Solzhenitsyn was awarded the Nobel Prize in Literature the following year, before being expelled from the Soviet Union in 1974, ultimately seeking refuge two years later here in Vermont, where he ended up living for the next twenty years.
Aleksandr Solzhenitsyn at his homemade table in Vermont — 1985
My mother was fascinated by Solzhenitsyn’s theory of attaining spiritual liberation from within a situation of physical confinement, as he found in the “gulags” of Russia. Writing in his 1966 novel, Cancer Ward, Solzhenitsyn posits:
A man is happy, so long as he chooses to be happy and nothing can stop him.
Even as a young woman, the seed of this idea was planted in my mother’s imagination — little did she know at the time how her own life would end up testing Solzhenitsyn’s hypothesis...
Beginning in 1989, my mother started seeing a psychoanalyst in New York City, to help her process frequent nightmares, a debilitating depression, ambivalence about whether to end or continue her marriage, and her long-time struggle to give up cigarette smoking. Her therapy consisted largely of dream analysis, so she began a meticulous practice of recording her dreams, which she carried out for the next thirteen years in a series of spiral-bound journals. After she died, I came across her collection of journals, which I read through word by word over several long and challenging winter days.
Without going into too many details, a picture is painted of half-remembered childhood abuse that cast a long shadow on the rest of her life, tainting her view of men and sexuality, and creating deep levels of fear and anxiety that caused her to withdraw more and more from the world as she aged. Mainly, reading her journals made me feel enormous compassion for her situation — which, like her father, she was never quite able to transcend and escape.
This ritual deals with the process of transforming her dreams, so that her spirit (and High Acres Farm) can be free of their old and fearful burdens.
An old wooden bed that belonged to my mother’s great-grandparents is placed in a maple sugarbush in the High Acres Farm woods.
The maple trees are tapped and the early spring sap is flowing, with blue cords criss-crossing the woods.
In the bed is “Baby Linda,” my mother’s 1950s childhood doll.
Nearby, the snow is falling. I’ve laid out my mother’s dream journals on an old wooden table. I take the glass cup from Phase Change and sprinkle water over the journals, and then into the landscape, where the snow suddenly clears.
I enter the forest and come across the white wooden bed, greeting Baby Linda.
I take the journals from my bag, and begin removing sheets of paper, which I clip to the blue cords using clothespins, airing out the dreams like dirty laundry.
I read each dream's title as I clip it to the rope, taking in the information.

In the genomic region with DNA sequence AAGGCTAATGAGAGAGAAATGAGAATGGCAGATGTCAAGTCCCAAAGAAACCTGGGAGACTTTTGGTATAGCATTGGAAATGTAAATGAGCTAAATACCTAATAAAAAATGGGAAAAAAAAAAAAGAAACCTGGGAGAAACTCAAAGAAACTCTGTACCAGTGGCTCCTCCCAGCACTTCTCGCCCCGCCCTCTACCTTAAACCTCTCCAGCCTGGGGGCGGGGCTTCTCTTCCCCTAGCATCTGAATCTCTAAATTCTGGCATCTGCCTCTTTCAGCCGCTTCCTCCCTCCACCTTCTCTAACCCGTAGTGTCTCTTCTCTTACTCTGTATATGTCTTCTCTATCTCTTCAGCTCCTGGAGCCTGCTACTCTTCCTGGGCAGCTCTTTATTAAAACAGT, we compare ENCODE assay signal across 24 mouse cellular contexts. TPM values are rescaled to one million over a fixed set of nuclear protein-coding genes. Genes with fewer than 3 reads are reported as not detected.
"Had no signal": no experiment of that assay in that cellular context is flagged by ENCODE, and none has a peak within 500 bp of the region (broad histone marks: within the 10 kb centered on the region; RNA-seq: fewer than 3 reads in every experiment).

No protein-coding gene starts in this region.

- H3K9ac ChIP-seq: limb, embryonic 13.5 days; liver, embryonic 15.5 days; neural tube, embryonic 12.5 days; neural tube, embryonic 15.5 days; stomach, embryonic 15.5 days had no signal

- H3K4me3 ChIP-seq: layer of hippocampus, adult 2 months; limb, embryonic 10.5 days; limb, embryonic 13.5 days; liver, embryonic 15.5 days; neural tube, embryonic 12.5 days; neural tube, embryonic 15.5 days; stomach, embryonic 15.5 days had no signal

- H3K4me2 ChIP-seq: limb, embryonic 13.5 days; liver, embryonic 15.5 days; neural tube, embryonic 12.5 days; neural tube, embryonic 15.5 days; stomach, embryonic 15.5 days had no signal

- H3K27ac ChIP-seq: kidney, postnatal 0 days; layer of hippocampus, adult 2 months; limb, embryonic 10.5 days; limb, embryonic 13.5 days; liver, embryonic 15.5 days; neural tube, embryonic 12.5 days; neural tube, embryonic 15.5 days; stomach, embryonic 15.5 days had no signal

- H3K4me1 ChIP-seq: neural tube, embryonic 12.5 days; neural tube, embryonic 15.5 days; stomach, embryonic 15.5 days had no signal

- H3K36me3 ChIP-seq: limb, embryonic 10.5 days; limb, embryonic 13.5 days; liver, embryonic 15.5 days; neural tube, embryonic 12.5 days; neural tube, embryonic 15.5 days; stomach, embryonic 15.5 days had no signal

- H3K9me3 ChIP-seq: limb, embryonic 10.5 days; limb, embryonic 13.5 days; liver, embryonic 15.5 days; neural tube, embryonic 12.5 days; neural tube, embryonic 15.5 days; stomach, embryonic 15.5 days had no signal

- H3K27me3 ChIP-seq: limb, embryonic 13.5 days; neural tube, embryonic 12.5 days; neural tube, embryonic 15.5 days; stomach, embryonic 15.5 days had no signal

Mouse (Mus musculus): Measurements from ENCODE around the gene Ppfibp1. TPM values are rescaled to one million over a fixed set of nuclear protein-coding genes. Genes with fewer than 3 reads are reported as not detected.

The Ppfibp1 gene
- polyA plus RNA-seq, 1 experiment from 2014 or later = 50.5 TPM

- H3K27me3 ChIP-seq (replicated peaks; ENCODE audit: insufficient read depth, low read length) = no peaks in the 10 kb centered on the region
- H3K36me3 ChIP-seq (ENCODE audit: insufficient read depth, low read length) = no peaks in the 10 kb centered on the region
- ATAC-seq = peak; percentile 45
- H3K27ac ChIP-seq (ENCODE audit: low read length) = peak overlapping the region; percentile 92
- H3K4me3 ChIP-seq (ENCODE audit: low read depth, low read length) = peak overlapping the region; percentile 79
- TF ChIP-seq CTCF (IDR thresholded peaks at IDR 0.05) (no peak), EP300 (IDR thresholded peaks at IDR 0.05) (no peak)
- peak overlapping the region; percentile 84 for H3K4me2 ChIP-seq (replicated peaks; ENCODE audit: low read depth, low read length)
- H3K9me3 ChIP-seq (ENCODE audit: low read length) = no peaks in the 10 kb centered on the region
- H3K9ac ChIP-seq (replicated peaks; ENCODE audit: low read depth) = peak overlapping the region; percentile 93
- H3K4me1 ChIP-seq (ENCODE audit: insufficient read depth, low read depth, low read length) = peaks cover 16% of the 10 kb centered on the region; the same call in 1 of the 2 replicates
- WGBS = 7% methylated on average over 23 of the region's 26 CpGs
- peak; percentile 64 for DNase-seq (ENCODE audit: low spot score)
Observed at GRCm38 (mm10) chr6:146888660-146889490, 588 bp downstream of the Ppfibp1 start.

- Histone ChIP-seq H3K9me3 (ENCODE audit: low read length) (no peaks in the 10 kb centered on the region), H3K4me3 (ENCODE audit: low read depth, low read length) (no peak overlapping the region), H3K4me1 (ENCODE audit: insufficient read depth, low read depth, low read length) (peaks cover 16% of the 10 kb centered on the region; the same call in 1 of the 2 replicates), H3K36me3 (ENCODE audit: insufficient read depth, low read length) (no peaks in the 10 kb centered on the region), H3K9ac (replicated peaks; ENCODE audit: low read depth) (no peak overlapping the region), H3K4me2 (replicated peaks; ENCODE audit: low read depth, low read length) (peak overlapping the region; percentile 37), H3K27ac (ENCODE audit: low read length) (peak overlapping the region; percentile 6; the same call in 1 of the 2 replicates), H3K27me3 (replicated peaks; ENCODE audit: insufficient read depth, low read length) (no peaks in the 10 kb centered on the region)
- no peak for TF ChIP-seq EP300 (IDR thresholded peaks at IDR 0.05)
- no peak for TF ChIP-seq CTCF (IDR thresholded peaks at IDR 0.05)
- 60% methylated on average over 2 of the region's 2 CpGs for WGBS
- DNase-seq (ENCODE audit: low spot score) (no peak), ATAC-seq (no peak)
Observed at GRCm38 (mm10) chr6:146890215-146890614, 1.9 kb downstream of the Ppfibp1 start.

I repeat this process into the evening, until the woods are festooned with hundreds of white sheets of paper, like strange New England “prayer flags,” slowly being sweetened by the spring sap that’s dripping from the trees.
As night falls, the haunting sound of baby frogs takes over the forest.
In the morning, the sound of the nightmares gives way to the sound of crows, echoing through the empty woods. I return to the sugarbush with my sister and her kids, to gather up the sheets of paper.
Collecting the dreams
We carry the bundle of collected dreams to a nearby hillside, where two tables await us — one made of wood, holding a collection of my mother’s beautiful glass paperweights; the other made of glass, propped up between two columns of bricks from the old High Acres Farm chimney, removed in the 2017 renovation.
We explore the exquisite designs of our mother’s glass paperweights.
One by one, her paperweights are placed atop the stack of paper dreams, causing the glass sheet suspended between the bricks to sag and dip precariously.
Glass on glass
As the final paperweight is placed and moved, the sheet of glass suddenly cracks, and the sheets of paper fall to the ground, under the weight of the paperweights.
Four white doves emerge from the empty space created. There is a dove for me, a dove for my sister, and one for each of her children.
The doves were released by Gary Reid — who, five years earlier, had appeared in Space Suit, while performing our mother’s cremation.
Gary’s white doves
As the wind picks up, we begin a family process of kite-making, with little Baby Linda sitting at the table as a witness. My nieces decorate the paper dreams with colorful drawings of flowers.
I build a simple wooden frame to resemble the frame of the effigy in Scarecrow. Amanda snips it to size, and we tape the sheets of paper into place.
Making paper kites
My eldest niece rushes into the field, with her new kite flapping wildly behind her.
She meets her little sister on a neighboring hill. They fly their kites together in the warm spring sun. Their grandmother’s dreams are swirling and soaring in the bright Easter sky — their heaviness finally made light.